November and December is not only known for the holiday season, but also for budget planning for the upcoming year. One of the challenges small- to medium-sized companies face is how much to spend on marketing. You know that marketing is important, so the question becomes how much investment to make when it can be difficult to pin down a concrete return on investment (ROI).
While TREW Marketing does not have a hard and fast rule, our past research has shown a good starting point for B2B technology companies is 6% to 14% of forecasted sales. From there, that number will need to be fine-tuned based on several considerations:
The higher your margins are, the greater your ability to reinvest in the company. However, even businesses like computer manufacturers, who tend to have razor thin margins, must still invest in marketing to be competitive in the marketplace.
2) Products Versus Services
Your core services may not change very frequently, and therefore once the foundational marketing material is created, less updating may be needed from year to year. In contrast, every time you release or make a major update to a product, fresh content – such as news releases, landing pages, data sheets, and demos – must be created and maintained.
3) Foundational Marketing Investments
An increase in budget may be required for foundational marketing projects. For example, let’s say your company typically needs a marketing budget of 6% gross revenue to meet sales targets. However, there may be a year where you need to spend 7-8% in order to pay for a major marketing project, such as a website redesign or a move to a new CRM platform. These foundational projects will benefit the business for several years to come, making them a longer-term investment.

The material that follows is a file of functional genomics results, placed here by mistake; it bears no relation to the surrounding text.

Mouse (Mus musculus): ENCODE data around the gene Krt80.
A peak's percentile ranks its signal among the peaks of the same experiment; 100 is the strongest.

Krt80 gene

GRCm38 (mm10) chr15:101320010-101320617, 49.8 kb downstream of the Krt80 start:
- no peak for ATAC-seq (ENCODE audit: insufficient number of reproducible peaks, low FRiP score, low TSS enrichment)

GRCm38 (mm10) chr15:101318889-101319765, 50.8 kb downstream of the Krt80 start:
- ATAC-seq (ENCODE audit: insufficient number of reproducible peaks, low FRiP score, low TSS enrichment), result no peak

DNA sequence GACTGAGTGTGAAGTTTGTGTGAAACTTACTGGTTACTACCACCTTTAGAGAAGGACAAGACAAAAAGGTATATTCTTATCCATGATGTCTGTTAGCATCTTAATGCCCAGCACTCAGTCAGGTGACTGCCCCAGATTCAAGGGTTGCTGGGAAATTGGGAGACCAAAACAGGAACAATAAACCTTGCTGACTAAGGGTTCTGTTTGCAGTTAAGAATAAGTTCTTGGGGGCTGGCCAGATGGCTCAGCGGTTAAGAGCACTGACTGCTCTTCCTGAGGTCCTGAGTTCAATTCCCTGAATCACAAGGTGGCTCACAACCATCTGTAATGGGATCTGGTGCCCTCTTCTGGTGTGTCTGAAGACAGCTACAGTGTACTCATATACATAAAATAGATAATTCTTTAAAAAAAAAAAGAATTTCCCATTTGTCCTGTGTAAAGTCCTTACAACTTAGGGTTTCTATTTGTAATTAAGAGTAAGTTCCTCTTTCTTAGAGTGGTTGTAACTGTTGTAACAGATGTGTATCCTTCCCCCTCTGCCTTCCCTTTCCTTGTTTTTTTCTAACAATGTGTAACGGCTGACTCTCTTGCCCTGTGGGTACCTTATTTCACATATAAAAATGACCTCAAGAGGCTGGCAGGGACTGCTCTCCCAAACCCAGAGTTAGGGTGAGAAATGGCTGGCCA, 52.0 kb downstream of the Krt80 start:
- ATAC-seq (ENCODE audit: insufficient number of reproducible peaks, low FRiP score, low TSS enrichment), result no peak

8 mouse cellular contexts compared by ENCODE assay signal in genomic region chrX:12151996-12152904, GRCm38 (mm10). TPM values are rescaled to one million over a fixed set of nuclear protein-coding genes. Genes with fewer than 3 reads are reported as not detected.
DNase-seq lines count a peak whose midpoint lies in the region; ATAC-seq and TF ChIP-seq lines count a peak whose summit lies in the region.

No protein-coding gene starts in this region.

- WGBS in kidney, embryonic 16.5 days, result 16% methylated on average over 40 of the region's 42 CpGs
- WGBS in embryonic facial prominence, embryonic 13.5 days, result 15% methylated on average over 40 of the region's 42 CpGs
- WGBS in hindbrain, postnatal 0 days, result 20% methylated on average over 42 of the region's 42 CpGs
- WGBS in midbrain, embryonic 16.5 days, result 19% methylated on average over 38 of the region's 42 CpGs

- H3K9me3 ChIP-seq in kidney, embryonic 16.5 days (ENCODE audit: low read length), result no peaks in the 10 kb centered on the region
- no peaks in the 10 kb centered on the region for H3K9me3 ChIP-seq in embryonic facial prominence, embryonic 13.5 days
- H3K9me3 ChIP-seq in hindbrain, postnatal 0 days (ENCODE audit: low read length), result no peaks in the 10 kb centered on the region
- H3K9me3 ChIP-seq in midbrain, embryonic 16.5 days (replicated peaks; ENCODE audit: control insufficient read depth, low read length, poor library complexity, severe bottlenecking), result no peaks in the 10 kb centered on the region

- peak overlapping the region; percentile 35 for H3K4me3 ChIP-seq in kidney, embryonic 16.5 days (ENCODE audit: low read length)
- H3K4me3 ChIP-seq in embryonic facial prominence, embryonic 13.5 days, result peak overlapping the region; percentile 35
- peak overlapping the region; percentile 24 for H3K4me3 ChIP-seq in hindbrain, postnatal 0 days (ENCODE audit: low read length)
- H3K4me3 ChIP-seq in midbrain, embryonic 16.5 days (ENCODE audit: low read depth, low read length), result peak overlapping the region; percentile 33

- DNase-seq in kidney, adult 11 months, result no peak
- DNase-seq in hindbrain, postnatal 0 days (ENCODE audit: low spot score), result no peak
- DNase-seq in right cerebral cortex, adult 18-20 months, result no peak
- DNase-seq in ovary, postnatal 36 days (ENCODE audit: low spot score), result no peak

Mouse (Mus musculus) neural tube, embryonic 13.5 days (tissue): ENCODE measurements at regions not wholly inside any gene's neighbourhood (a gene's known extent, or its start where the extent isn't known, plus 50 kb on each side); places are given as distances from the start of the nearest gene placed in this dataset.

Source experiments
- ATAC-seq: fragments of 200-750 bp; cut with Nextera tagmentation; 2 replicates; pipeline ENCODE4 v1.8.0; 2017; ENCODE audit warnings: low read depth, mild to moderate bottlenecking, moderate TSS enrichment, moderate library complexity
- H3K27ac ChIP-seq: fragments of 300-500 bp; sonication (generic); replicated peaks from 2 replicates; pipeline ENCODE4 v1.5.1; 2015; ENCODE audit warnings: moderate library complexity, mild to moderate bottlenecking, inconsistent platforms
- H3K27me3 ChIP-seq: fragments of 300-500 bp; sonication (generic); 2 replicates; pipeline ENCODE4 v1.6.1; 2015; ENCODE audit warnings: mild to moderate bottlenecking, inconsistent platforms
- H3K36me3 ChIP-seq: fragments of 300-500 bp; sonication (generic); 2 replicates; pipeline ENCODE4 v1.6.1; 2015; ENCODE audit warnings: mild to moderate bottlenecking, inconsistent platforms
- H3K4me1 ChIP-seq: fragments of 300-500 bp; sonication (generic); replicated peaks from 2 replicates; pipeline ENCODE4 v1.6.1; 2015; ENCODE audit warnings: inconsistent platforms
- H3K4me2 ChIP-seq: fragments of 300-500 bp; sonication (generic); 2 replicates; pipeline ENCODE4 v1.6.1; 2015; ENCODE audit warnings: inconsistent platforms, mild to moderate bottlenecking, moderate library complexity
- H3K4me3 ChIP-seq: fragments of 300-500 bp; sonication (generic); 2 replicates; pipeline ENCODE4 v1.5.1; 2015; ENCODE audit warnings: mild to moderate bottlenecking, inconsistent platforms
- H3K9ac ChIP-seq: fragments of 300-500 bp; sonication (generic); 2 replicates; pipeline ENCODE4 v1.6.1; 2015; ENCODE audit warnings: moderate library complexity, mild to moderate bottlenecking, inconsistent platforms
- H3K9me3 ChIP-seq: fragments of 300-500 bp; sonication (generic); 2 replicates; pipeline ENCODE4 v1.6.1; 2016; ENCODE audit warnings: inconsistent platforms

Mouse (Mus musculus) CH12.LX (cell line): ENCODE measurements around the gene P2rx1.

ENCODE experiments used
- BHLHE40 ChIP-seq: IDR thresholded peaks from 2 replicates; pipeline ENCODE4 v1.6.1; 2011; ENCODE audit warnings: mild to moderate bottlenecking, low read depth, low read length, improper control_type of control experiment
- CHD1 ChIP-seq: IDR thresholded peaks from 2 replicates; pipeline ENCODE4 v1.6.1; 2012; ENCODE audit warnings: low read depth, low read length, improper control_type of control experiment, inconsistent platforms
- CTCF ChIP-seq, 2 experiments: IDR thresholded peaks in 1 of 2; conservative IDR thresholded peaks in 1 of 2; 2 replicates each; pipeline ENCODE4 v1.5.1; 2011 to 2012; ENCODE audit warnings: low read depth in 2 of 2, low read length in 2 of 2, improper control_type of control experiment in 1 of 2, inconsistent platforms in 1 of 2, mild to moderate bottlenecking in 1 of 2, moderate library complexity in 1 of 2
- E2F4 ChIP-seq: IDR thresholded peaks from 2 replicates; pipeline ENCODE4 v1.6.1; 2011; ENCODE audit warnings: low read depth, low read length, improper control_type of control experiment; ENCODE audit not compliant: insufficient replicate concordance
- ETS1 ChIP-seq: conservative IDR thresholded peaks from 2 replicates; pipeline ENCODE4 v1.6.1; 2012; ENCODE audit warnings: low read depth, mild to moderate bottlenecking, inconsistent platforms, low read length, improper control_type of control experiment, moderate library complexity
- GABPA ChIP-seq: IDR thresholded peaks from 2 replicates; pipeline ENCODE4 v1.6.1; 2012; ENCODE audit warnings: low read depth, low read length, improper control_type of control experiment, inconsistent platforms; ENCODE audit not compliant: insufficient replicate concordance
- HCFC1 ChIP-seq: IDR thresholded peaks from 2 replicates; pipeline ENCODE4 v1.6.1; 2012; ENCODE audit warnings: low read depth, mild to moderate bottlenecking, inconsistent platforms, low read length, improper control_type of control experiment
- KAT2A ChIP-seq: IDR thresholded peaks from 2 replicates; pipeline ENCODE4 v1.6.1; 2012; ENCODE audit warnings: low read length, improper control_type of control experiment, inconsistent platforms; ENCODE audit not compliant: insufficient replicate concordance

4) Balance Between Sales and Marketing
Companies commonly group sales and marketing together in the same budget. If this is the case for you, it is important to decide who gets how much, and consider where the big versus incremental investments should be. For example, this year should you double the sales force or double down on marketing efforts to launch a new eCommerce system? If you don’t strike the right balance, you may have lots of sales representatives with no leads or tons of leads with not enough salespeople to follow up on them.
5) Healthy Versus Slow Economy
Many people have asked if these budgetary guidelines still hold true in a recession, and the reality is that many companies have dialed down their spending in reaction to tough economic times. In 2011, TREW Marketing saw small companies drop their spending to an average of 3% of sales, whereas medium-sized businesses maintained an average of 8% of sales.
MarketingSherpa has collected data showing that smaller businesses typically spend a greater percentage on marketing than larger companies, but during recent years, small companies have been going into survival mode and aggressively cutting expenses to keep their businesses afloat. However, “marketing is an asset that drives revenue, not a liability that simply incurs costs,” says Inbound Sales Network. Returns may not be immediate, so a long-term, consistent effort to market your company and its offerings is required even during downtimes to make sure customers will still choose you when business picks up again.
In conclusion, make smart decisions and prioritize your marketing dollars to make the greatest impact. For more information on which activities will get the most bang for your buck, download our free Smart Marketing for Engineers e-book.